According to the Gaelic proverb: Ri sea Diuilicini ach ria tualaigh sea bairnight (Mussels are the food of kings, limpets are the food of peasants.) Certainly mussels are bigger, more flavorful and easier to prepare in a myriad of ways than tiny limpets. But it was their easily acquired abundance that made the blue-black bivalves a primary food item for rich and poor alike. Mussels grow almost everywhere. They are found clinging to offshore boulders, adhered to the rocks of pebble beaches, and bound up in the seaweeds of muddy estuaries. When the tides retreat, they are effortlessly harvested by hand or with nets. In his book Irish Folkways, author E. Edtyn Evans related how the waters off the coast of Donegal were once home to so many mussels that they were regularly scraped off the rocks and used to fertilize potato plantings.
Today, thanks to huge offshore farming operations, mussels are the commonest shellfish sold in Ireland, and thus the reason they are found on practically every pub menu. While mussel farming was perfected by the French, the method was actually invented in 1235 A.D. by a Corkman named Walton who was shipwrecked in the Bay of Aiguillon on the west coast of France. Desperation being the mother of invention, Walton devised an ingenious way of trapping sea birds with a net attached by long poles to offshore mudflats. When he discovered that the poles became covered in mussels, the savvy Irishman abandoned bird hunting for full-time mussel farming.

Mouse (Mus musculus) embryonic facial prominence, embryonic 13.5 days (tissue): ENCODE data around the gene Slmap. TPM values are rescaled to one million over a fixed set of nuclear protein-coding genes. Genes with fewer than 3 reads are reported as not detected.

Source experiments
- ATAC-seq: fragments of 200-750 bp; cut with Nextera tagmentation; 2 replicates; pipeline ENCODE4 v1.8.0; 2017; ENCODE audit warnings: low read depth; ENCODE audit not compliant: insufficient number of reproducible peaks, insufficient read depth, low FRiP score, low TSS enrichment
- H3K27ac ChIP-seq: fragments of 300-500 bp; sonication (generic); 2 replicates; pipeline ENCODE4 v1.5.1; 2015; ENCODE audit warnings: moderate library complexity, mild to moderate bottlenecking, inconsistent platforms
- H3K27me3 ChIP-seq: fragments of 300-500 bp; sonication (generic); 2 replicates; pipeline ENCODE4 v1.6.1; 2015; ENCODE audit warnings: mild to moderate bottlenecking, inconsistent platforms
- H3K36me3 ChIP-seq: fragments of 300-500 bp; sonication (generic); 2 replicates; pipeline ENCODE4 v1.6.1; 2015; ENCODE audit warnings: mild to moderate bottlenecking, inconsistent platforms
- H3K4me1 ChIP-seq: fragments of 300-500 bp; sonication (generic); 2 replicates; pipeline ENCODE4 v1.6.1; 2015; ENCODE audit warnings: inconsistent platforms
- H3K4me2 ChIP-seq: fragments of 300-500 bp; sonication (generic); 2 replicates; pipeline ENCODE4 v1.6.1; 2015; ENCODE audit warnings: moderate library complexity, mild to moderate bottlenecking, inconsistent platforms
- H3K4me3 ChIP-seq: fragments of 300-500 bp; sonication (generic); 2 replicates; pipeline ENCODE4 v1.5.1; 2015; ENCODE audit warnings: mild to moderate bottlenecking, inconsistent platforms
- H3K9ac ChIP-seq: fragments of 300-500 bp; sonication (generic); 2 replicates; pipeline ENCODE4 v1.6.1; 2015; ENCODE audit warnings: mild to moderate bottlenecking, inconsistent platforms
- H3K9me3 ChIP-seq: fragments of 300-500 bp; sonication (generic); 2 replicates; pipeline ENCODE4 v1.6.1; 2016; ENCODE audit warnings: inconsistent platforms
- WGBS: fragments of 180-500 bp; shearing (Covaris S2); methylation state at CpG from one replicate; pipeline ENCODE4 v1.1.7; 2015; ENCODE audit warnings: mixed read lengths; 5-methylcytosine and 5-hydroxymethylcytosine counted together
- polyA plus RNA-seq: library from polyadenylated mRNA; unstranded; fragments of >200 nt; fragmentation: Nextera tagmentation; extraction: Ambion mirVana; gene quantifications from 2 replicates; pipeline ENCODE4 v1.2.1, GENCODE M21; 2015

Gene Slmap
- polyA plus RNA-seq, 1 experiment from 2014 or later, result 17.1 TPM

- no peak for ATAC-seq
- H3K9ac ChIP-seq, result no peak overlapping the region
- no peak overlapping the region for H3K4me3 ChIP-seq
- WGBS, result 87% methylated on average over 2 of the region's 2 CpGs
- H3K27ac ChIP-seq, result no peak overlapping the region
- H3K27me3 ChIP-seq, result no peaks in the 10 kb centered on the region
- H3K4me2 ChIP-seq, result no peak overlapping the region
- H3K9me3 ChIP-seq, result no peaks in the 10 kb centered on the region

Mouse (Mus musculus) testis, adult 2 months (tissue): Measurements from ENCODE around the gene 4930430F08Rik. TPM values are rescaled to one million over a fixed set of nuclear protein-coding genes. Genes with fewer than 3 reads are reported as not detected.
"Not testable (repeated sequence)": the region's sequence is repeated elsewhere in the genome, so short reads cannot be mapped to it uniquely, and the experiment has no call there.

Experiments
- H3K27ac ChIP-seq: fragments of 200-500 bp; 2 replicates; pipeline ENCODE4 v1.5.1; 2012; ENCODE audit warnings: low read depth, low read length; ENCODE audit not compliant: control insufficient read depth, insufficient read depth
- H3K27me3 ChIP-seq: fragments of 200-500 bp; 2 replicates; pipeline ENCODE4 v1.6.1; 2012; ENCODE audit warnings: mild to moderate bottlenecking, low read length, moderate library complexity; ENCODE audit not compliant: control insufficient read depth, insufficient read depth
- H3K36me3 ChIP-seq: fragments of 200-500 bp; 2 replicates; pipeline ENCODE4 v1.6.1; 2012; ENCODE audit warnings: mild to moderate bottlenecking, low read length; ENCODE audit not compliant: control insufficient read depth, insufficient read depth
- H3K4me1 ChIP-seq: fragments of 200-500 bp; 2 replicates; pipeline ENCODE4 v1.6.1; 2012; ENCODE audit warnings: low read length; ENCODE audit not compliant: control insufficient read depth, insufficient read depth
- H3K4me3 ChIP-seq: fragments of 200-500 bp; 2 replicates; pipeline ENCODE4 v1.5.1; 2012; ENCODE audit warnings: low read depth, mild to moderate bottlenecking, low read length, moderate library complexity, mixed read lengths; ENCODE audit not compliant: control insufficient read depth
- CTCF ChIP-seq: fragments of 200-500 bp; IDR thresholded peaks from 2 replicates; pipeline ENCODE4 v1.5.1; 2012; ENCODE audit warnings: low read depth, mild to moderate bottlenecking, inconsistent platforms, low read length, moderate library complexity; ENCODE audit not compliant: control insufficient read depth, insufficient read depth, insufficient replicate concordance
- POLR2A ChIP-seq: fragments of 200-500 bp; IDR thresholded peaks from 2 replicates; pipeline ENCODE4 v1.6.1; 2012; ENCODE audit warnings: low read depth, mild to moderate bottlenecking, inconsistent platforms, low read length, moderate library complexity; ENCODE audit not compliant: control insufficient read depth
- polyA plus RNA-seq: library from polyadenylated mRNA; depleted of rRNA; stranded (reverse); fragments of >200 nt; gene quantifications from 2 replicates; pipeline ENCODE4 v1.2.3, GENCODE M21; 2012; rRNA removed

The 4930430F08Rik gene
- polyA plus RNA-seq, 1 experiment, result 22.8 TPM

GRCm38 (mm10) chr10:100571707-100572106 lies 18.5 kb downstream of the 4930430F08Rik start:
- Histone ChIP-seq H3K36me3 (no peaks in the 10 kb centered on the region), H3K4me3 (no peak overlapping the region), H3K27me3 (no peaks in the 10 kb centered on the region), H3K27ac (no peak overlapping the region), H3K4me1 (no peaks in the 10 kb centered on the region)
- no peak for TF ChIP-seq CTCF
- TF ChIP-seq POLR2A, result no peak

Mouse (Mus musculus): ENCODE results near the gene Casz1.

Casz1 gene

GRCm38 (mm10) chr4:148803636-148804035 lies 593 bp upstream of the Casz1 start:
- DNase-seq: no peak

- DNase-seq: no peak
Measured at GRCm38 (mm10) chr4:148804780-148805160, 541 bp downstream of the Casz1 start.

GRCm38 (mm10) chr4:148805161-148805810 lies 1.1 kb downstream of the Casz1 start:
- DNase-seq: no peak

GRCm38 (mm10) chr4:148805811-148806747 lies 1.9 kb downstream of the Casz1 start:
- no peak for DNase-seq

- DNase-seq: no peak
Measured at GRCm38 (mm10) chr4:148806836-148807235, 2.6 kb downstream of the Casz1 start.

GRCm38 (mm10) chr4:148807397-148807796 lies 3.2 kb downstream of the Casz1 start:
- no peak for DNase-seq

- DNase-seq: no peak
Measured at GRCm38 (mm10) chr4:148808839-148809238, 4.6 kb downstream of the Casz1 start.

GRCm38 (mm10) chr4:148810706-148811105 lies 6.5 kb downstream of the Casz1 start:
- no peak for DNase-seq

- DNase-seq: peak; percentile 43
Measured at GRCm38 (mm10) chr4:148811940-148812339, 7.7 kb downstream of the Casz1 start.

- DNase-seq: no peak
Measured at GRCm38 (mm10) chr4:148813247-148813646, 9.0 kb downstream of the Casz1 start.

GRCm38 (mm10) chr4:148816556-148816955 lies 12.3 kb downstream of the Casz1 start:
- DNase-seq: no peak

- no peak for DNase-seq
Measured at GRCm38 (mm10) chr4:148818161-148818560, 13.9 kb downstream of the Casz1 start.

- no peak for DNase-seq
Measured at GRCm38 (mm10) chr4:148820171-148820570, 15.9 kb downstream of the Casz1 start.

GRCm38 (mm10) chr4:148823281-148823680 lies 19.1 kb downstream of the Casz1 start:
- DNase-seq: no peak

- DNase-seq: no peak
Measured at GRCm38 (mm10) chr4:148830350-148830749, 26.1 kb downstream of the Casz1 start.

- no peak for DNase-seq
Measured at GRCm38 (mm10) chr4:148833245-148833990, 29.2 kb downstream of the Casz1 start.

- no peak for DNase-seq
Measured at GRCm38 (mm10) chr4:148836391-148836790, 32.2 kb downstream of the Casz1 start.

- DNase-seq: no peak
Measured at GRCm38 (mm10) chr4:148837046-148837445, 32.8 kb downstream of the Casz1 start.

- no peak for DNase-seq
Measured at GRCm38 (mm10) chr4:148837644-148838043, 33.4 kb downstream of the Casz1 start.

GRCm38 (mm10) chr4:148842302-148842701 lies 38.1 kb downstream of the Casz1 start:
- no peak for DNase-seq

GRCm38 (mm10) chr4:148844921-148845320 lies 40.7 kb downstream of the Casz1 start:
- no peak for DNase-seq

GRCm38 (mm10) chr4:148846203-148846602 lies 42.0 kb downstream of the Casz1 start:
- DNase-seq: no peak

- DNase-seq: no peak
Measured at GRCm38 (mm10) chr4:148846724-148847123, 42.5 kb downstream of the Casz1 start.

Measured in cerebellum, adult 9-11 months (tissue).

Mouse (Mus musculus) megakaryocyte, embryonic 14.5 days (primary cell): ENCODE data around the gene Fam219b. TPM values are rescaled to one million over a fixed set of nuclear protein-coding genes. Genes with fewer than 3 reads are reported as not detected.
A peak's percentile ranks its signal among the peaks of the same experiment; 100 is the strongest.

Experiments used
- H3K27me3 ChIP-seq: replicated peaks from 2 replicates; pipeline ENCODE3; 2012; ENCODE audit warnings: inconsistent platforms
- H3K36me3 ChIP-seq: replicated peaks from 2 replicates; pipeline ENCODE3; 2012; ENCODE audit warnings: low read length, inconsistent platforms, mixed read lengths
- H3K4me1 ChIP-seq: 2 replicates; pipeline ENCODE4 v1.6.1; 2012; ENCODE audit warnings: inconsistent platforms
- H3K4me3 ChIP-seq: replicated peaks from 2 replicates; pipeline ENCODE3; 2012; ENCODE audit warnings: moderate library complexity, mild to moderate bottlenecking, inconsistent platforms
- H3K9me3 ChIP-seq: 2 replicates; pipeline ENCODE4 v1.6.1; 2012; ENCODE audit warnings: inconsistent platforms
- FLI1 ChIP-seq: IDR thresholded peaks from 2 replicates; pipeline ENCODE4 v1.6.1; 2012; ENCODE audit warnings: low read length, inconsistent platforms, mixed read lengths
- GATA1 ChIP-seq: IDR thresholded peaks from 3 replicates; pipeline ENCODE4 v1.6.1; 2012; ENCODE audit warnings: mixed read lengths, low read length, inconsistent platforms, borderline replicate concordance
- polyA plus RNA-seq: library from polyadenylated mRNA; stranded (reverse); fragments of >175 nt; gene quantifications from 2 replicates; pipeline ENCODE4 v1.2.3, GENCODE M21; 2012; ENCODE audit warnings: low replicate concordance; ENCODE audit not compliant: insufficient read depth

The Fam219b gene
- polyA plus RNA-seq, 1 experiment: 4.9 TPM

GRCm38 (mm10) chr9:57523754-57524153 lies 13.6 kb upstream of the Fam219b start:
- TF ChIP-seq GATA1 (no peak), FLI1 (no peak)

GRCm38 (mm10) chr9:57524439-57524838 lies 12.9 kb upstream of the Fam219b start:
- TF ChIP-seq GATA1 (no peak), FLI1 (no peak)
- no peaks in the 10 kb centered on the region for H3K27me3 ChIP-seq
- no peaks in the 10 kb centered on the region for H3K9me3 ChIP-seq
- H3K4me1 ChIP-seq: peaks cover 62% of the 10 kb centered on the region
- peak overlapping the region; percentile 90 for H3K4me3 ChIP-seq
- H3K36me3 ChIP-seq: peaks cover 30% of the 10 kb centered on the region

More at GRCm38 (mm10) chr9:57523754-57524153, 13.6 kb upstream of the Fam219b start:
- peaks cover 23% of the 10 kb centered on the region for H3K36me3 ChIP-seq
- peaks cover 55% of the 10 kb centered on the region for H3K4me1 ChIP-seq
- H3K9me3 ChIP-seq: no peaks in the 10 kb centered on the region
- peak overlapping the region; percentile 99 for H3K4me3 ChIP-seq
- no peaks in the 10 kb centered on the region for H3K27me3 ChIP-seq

Today mussels are most commonly farmed on ropes suspended from rafts that are anchored in shallow waters. Tiny mussels are seeded onto the ropes, and when the spawn reach a mature size, the ropes are simply pulled up and harvested. Until recently, most of Europe’s mussels were grown in the Mediterranean Sea, but it is now so polluted that Ireland’s pristine waters have become the principal mussels source for the European market.
One of Ireland’s largest mussel farms permanently bobs in Cork County’s Bantry Bay. Washed by the warm waters of the Gulf Stream and sheltered from winds by the mountains that surround it, the bay, which is one of the world’s deepest, provided safe haven to sailing ships for centuries. Then, in the early 1980s local fishermen began setting out mussel pots in the calm waters. What began as an experiment has grown to become a major industry supplying jobs for hundreds of people and earning millions of euros in export trade annually.
Unlike the more meaty mussel, cockles are mere tiny morsels, but delicious nonetheless and abundant as well. In times past, fishermen believed that cockles could not be eaten “until they had three drinks of April water.” Immediately after the third April tide, cockle pickers flocked to the beaches. Where the sand curled like a worm was the place to dig. Sometimes the meat was extracted from the shell with a pin and eaten on the spot, but usually the cockles were taken home, washed to remove the sand, and boiled in salted water. Cockle Pie (cooked cockles and grated onions baked in a pastry shell) was once a favorite supper dish.
Few people go to the bother of gathering mussels or picking cockles anymore, it being easier to purchase from the wide assortment of seafood offered by a neighborhood fishmonger or supermarket. But Molly has not been forgotten. On Dublin’s Grafton Street, a bronze statue of a maid pushing her cart laden with mollusks pays eternal homage to the women who once sold cupfuls of cockles and mussels from wheelbarrows in the Liberties. We always will love you, sweet Molly Malone. Sláinte!